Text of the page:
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They
cast: Laura Regan, Marc Blucas, Ethan Embry, Dagmara Dominiczyk, and Jon Abrahams

directors: Rick Bota, Robert Harmon

89 minutes (15) 2002
EV VHS rental retail

RATING: 8/10
reviewed by Alasdair Stuart
Released around the same time as Darkness Falls, this covers loosely similar ground. It takes as its basis the idea of night terrors, nightmares so vivid that children believe they're real. However, where Darkness Falls combined this idea with the familiar 'horrific local legend', They moves in a very different direction. The idea is simple; there are creatures that can move into this world through shadows; they hate light and every now and again humans can see them. And, of course, they can see humans too...
Trapped in the centre of this is Julia Lund, played by Laura Regan. Julia has convinced herself that the things she saw as a child weren't real, so much so that she's entering the same field of psychology that saved her sanity. However, when Billy (Jon Abrahams), a childhood friend returns, convinced that the creatures they saw as children have returned, Julia's world begins to fall apart.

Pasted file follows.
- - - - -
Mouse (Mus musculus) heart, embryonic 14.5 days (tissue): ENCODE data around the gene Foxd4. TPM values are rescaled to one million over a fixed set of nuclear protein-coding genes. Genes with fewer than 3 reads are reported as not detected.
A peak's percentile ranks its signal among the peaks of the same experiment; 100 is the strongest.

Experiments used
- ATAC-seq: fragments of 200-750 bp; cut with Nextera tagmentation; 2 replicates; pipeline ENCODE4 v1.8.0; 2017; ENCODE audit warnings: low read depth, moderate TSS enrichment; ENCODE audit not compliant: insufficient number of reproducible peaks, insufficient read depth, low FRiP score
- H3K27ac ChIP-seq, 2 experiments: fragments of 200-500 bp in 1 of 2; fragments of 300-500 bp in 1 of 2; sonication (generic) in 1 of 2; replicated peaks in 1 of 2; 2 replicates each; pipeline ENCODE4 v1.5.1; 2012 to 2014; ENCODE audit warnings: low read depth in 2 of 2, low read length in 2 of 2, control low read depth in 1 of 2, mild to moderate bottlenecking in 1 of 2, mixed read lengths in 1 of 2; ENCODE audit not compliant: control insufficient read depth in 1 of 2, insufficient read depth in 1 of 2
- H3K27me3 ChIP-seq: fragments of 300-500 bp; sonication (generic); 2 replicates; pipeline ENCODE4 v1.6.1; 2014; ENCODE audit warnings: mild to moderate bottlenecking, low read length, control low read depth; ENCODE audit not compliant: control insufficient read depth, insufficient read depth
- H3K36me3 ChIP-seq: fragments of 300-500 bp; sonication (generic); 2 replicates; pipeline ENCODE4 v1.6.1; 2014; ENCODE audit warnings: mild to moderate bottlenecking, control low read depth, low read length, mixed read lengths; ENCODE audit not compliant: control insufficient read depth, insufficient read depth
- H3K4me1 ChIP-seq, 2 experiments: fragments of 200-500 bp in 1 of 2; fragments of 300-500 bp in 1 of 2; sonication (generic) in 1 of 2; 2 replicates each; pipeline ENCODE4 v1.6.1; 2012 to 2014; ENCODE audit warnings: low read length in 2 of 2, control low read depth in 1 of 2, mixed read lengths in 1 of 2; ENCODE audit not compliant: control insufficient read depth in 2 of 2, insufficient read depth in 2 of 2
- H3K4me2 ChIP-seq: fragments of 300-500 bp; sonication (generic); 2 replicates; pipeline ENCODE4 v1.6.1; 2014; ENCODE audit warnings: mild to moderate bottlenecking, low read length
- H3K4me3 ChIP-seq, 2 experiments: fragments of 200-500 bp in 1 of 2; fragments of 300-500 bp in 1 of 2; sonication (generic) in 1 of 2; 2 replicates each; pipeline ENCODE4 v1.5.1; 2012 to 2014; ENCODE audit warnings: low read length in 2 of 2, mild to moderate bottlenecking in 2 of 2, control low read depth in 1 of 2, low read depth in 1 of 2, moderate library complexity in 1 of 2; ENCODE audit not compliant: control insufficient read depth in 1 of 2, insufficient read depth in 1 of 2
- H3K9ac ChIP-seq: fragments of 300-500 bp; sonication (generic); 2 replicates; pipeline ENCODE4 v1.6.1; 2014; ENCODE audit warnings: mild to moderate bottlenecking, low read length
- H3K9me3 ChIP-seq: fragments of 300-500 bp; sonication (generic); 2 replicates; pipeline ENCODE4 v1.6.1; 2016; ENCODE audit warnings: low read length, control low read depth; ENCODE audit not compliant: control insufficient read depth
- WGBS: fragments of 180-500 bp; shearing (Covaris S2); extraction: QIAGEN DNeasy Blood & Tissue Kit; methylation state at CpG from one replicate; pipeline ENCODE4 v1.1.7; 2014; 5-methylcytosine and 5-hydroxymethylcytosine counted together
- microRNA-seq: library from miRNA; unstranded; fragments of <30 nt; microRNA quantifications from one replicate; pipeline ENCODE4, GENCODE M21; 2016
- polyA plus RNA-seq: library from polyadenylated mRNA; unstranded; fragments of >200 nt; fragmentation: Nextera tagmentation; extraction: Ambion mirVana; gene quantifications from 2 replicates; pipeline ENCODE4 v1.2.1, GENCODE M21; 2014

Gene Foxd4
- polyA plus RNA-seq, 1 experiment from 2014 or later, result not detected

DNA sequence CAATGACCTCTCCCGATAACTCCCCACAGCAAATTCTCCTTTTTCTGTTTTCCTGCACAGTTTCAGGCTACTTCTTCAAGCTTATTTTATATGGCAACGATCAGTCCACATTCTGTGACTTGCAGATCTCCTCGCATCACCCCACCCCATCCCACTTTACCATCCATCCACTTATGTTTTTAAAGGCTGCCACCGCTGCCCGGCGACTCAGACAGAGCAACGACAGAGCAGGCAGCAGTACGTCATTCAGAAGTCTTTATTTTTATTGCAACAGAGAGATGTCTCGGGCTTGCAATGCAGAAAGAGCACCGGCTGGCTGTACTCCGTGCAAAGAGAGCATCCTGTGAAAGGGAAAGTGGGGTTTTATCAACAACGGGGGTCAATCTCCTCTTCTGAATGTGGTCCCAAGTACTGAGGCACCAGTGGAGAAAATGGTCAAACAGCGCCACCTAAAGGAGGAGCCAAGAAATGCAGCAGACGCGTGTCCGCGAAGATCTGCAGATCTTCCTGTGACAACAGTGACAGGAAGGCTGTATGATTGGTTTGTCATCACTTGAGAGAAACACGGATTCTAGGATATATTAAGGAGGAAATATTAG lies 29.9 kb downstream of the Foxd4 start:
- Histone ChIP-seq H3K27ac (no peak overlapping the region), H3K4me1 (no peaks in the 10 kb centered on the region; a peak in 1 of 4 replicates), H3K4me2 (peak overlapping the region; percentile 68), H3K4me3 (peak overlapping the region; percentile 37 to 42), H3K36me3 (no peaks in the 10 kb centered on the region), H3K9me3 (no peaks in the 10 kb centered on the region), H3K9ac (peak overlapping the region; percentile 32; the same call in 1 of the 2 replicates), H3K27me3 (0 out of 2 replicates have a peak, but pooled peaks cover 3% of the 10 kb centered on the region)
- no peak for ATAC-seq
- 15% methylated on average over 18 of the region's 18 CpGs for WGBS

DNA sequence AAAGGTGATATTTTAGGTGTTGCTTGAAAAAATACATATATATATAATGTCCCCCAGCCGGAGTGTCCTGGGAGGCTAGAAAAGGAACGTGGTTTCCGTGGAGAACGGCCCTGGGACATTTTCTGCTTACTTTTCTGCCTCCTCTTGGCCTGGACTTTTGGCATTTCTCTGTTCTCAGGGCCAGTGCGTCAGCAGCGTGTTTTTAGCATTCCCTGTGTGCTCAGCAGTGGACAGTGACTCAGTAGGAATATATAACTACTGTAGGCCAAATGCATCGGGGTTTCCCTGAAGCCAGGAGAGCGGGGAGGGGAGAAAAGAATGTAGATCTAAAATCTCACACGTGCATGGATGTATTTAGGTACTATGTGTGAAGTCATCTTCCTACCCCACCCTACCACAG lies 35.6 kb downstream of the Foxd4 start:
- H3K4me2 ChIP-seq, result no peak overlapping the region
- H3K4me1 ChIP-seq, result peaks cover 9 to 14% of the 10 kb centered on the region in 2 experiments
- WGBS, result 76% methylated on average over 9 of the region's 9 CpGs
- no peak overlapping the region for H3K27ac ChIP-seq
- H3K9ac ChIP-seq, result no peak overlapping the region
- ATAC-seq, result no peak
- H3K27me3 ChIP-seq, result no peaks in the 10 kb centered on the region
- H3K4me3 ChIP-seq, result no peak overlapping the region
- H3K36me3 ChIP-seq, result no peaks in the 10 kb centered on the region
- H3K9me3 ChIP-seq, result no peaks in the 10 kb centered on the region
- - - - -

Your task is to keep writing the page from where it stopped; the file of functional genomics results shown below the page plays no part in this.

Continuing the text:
They is less of a monster movie, more an investigation into whether or not there's a monster at all. On one side of this debate is Julia's paramedic boyfriend Paul (Marc Blucas), a man who sees terrible things every day and knows how to deal with them. On the other are Terry (Dagmara Dominczyk) and Sam (Ethan Embry), friends of Billy's who believe the same thing he does. The creatures are returning and everyone is marked, including Julia.

There's a constant ambiguity to the threat and the viewer changes their view as often as Julia does. This constant uncertainty in turn gives the film an oppressive, uneasy feel that makes even the simplest sequences bristle with tension. Whether the creatures are real or not, Julia is affected by their presence and her gradual disintegration is extremely disturbing to watch.

It's helped no end by the elegant, minimalist effects work. The creatures are almost always glimpsed skittering across the field of view so fast it's not clear whether or not they're real or imagined. Even the ending leaves this deliberately open with some evidence pointing to their reality and some pointing to Julia's total nervous collapse.

In conclusion, They is an elegant, pared down horror movie with atmospheric effects work, good performances and an excellent script. Smart, scary and original this is well worth seeking out.
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